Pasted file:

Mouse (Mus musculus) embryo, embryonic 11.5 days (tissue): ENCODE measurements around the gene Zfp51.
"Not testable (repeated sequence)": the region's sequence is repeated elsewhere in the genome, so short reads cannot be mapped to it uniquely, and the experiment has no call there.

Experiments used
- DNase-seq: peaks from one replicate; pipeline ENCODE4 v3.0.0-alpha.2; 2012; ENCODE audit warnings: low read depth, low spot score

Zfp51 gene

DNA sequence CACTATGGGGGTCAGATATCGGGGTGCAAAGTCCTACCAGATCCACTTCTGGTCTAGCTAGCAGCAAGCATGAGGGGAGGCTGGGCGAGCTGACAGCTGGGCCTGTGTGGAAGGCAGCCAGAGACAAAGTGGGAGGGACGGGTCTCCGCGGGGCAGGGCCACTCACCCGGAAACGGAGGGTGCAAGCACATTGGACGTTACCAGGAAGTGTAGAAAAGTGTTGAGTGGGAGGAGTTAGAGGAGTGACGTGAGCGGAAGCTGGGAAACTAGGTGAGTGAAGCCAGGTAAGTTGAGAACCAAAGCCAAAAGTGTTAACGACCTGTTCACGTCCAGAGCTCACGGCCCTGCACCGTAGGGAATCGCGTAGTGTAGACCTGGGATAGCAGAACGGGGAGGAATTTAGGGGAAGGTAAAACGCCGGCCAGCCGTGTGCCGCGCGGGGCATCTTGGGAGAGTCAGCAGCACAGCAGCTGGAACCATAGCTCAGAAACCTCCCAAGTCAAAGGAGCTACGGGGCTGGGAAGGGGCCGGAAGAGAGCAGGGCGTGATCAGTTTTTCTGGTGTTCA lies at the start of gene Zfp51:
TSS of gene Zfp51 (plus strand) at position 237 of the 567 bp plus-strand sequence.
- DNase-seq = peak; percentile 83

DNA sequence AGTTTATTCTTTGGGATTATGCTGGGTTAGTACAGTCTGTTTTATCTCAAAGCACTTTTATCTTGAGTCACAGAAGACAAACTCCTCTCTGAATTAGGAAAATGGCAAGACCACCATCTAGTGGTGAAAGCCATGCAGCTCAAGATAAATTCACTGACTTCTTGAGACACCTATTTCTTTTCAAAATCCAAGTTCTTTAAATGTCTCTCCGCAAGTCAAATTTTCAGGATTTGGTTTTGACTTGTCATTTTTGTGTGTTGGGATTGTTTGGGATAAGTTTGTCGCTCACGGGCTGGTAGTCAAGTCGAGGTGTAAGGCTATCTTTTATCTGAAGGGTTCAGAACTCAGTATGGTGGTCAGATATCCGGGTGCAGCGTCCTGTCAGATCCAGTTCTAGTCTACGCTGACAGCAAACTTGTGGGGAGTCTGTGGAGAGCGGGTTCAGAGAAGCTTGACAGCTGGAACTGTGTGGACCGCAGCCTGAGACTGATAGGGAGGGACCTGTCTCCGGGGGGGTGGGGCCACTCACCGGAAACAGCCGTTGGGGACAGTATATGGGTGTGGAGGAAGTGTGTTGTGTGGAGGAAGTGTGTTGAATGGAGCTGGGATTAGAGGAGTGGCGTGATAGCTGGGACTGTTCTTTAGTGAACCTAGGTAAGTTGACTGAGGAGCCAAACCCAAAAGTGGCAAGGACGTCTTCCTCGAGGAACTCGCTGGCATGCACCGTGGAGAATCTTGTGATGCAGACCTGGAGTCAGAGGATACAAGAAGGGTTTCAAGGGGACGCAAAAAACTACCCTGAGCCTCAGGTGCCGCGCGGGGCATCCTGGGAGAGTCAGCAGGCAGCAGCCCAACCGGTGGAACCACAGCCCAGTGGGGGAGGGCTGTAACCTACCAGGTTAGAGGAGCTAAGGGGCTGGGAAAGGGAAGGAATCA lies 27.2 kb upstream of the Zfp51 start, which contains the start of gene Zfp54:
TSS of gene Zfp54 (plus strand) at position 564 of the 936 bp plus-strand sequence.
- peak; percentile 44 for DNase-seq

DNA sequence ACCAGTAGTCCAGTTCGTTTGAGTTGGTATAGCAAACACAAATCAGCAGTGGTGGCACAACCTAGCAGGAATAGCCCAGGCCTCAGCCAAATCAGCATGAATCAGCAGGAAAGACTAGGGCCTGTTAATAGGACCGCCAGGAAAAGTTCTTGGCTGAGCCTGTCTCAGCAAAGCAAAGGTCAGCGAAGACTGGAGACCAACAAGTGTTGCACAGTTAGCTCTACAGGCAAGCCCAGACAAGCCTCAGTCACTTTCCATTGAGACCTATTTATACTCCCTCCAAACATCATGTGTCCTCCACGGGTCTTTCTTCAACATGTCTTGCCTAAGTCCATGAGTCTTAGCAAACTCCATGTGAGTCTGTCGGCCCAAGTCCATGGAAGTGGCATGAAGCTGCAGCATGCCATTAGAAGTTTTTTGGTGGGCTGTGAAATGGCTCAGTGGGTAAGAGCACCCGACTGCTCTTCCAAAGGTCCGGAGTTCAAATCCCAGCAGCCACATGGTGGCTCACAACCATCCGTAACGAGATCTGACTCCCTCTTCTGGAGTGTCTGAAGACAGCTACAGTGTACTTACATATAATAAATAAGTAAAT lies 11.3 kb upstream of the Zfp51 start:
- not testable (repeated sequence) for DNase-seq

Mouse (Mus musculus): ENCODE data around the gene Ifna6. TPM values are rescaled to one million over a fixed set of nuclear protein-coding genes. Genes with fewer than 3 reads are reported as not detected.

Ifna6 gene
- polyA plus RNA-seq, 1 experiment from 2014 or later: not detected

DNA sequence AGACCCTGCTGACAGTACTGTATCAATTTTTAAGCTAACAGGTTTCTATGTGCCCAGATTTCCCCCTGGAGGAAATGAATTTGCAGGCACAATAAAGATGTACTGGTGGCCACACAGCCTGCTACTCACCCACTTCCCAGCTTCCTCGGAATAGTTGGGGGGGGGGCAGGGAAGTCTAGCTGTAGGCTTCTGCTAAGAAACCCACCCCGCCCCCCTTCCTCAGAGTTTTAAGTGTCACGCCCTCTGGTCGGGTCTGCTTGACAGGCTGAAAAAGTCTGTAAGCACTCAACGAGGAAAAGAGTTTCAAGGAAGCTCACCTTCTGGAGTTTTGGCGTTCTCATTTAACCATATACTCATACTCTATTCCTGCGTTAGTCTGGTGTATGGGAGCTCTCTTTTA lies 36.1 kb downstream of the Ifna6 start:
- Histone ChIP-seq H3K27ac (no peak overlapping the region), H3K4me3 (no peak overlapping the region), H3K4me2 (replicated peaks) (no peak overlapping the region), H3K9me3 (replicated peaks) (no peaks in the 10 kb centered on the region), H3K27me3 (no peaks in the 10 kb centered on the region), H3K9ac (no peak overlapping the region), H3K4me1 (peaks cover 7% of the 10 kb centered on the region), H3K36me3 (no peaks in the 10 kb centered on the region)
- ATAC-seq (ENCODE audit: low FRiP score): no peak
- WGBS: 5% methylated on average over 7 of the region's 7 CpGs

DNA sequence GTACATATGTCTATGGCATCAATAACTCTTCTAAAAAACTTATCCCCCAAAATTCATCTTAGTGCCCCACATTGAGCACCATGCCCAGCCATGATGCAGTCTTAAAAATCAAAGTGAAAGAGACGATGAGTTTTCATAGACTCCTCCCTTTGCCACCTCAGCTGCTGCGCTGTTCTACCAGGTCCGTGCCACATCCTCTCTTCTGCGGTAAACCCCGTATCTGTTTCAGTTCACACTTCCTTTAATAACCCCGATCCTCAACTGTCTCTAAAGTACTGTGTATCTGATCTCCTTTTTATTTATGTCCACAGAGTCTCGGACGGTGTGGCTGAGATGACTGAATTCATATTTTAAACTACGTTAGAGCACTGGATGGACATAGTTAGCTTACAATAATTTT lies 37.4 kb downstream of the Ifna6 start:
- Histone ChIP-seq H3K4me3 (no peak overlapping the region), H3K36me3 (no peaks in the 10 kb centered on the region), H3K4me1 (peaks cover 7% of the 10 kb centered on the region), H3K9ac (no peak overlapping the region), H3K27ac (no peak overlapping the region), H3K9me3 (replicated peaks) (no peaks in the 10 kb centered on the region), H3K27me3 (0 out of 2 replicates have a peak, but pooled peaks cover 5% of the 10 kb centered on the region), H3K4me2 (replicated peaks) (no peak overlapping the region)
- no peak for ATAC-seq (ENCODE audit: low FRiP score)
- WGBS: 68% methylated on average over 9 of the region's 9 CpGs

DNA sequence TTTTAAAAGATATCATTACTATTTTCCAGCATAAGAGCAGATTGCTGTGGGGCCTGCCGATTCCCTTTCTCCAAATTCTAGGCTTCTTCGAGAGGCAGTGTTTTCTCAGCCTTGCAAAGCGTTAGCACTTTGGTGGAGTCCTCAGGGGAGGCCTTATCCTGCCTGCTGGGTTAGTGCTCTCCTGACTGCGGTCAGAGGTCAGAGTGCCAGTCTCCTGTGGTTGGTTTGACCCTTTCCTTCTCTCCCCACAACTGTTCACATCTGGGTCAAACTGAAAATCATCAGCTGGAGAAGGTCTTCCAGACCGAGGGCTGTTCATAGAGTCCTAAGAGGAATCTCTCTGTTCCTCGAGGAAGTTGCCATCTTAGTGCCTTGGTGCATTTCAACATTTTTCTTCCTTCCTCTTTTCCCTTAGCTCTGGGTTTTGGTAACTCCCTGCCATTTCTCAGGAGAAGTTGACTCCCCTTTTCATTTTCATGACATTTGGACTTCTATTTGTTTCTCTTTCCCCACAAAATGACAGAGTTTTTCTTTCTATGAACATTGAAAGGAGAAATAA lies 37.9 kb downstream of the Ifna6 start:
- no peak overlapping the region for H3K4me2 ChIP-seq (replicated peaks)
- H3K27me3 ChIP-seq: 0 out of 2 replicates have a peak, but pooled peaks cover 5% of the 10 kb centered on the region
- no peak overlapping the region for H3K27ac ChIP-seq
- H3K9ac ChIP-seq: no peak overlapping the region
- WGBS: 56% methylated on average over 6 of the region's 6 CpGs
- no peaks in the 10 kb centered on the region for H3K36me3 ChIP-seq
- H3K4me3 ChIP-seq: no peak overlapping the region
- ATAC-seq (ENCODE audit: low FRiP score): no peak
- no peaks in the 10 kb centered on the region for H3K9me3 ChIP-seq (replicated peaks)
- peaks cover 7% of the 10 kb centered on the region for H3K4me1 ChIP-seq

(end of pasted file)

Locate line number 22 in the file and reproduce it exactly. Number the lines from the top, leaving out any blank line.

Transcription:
- Histone ChIP-seq H3K4me3 (no peak overlapping the region), H3K36me3 (no peaks in the 10 kb centered on the region), H3K4me1 (peaks cover 7% of the 10 kb centered on the region), H3K9ac (no peak overlapping the region), H3K27ac (no peak overlapping the region), H3K9me3 (replicated peaks) (no peaks in the 10 kb centered on the region), H3K27me3 (0 out of 2 replicates have a peak, but pooled peaks cover 5% of the 10 kb centered on the region), H3K4me2 (replicated peaks) (no peak overlapping the region)